The Duke of Atri invited the heads of the two rivaling families to his palace, where they were locked up for the night in separate wings and told they would see the reason for the invitation on their way home. When they drove up to Teramo the next morning 13 members of the Melantino family had been hanged from trees lining the road.
After that the Melatino laid down arms, and they were given the derogatory name Spennati meaning ‘plucked’. The De Valle household had a plaque chiselled into their facade with the inscription “A lo parlare agi mesura” or ‘talk should be measured’. The plaque shows two men whose tongues have been pierced by a compass, and it is known as the ‘tombstone of the evil tongue’.
Perpetual Surprise on the Face of the Cathedral
Neither the hangings nor the appeal to speak kindly could put an end to Teramo’s trials and tribulations. Over the last 500 years, city has repeatedly been struck by earthquakes, devastated by plague and suffered a succession of foreign invasions and poverty. No wonder the round-eyed and saint-nosed Cathedral that has witnessed most of the atrocities wears an expression of perpetual surprise mixed with fear. You can almost hear the rose window mouth exclaim a heartfelt “oh no” at the prospect of yet another calamity.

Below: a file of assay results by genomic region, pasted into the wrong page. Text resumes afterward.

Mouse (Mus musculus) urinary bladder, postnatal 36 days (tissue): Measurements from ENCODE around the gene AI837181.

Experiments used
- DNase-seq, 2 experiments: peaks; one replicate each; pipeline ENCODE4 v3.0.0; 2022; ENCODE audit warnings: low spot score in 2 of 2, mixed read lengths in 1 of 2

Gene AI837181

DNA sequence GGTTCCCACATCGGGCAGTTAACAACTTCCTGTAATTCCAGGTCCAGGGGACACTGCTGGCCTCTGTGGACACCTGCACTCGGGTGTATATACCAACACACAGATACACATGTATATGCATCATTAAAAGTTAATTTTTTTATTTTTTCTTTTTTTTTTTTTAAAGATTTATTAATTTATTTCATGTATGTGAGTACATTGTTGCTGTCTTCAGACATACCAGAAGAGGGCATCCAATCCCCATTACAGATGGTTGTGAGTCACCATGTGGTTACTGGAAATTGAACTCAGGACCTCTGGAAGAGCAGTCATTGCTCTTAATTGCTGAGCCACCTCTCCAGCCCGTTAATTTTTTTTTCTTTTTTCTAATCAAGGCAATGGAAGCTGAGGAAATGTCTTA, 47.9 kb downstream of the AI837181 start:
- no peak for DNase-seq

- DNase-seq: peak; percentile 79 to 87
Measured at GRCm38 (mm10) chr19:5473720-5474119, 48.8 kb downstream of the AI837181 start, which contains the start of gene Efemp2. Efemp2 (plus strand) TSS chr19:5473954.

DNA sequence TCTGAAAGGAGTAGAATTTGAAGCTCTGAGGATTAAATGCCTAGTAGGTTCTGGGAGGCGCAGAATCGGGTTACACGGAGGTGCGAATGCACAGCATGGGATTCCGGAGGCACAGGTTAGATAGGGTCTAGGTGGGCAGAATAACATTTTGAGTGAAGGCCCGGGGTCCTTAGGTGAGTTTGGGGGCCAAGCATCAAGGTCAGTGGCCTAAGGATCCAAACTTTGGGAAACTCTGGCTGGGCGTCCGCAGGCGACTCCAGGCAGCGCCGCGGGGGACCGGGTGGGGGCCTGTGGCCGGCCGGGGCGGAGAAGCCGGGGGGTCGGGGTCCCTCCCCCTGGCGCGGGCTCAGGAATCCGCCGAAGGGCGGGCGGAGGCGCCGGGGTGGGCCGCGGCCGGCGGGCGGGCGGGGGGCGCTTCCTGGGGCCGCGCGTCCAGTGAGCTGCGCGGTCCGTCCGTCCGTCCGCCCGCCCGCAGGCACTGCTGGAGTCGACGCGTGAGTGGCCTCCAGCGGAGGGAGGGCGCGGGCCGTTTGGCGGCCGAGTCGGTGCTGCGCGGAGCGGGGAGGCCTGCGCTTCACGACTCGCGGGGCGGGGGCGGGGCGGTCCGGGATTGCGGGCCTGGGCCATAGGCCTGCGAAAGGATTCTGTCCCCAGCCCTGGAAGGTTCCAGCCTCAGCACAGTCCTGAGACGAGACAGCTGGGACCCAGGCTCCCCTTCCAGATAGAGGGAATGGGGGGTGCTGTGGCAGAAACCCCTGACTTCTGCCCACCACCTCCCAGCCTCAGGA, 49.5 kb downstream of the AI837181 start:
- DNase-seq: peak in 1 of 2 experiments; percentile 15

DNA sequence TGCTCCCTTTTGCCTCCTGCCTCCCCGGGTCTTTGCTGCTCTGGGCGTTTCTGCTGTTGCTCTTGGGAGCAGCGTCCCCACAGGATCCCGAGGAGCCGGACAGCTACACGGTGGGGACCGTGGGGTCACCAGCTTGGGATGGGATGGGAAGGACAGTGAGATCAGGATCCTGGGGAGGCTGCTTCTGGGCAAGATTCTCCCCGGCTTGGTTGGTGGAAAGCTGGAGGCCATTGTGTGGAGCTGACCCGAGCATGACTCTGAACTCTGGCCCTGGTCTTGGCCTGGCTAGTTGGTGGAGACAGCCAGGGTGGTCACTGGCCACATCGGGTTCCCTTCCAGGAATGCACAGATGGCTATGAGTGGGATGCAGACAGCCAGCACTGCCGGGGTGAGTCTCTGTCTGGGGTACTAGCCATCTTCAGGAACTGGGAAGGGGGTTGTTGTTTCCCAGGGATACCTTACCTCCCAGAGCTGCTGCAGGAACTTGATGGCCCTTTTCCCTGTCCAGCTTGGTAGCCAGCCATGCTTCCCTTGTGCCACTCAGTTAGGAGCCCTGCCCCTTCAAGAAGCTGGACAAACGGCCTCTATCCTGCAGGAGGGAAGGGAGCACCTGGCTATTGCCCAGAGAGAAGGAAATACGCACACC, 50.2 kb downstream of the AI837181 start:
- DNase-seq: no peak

The astonished face of the cathedral.
Along with some roman ruins and a medieval castle, the cathedral is one of the oldest remaining buildings in Teramo, and although it looks like a patchwork of different architectural styles from the outside, it holds the treasure of a silver antependium and the relics of Saint Berardo, who performed the miracle of making peace among the warring fractions in Teramo for a period of 7 years beginning in 1116.
The Irony of Immortality
A little knowledge of the local history is useful, when setting out to explore Teramo. It makes it easier to appreciate the irony of immortality, as the losers in the Medieval feud have survived in several place names, while most traces of their opponents have vanished.
You still enter Teramo through Porto Malatini, the medieval Malatini palace was recently restored and there’s a Largo Malatini, where Corso Cerulli meets Corso De Michetti. On this corner you’ll also find a goofy looking griffin that combines opposing character traits – like the small girls in football armour coming out of the photo booth.
The half eagle half lion griffin that still guard the Malatini’s corner in Teramo.
The house of the De Valle family has crumbled, though someone rescued the tombstone of the evil tongue and brought it to the town hall. The only other trace left of the once powerful clan is an alley named Salita Mazzaclocchi off Corso Porta Romana as a reference to the De Valle nickname of someone who made clubs and maces.
Apart from these hints to a distant past there are neither murderers nor vagabonds in Teramo anymore. People are generally curious, talkative and friendly once they have certified that you don’t mean no harm. The town is rich on cultural events and architectural details, and the atmosphere is nice and peaceful bordering on boring.
Teramo may be the George Harrison of this particular part of Italy, but both the town and the musician have definitely got Something.